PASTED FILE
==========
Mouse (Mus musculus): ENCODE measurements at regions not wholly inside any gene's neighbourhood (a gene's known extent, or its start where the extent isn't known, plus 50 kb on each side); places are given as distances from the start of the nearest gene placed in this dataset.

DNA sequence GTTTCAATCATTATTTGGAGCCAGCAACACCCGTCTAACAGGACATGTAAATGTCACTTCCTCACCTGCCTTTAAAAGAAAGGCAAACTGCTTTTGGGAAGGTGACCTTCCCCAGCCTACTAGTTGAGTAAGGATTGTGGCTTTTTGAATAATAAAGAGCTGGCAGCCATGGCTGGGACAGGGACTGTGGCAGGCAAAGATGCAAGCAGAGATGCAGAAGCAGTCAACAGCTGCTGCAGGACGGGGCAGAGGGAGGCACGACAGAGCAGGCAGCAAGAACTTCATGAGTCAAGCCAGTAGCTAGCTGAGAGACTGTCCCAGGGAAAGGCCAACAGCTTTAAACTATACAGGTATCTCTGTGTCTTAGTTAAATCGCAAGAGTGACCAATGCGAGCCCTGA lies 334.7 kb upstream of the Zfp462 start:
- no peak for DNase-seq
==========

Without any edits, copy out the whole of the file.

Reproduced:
Mouse (Mus musculus): ENCODE measurements at regions not wholly inside any gene's neighbourhood (a gene's known extent, or its start where the extent isn't known, plus 50 kb on each side); places are given as distances from the start of the nearest gene placed in this dataset.

DNA sequence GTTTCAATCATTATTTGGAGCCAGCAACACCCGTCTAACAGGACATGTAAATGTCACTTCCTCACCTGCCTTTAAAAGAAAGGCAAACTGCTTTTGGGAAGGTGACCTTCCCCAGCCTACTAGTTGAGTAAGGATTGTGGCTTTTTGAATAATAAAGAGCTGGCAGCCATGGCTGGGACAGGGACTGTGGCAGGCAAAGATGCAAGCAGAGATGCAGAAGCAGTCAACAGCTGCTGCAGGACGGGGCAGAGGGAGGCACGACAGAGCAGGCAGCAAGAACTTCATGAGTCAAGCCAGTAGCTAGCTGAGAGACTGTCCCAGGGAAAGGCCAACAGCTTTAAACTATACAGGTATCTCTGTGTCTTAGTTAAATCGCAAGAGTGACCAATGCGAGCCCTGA lies 334.7 kb upstream of the Zfp462 start:
- no peak for DNase-seq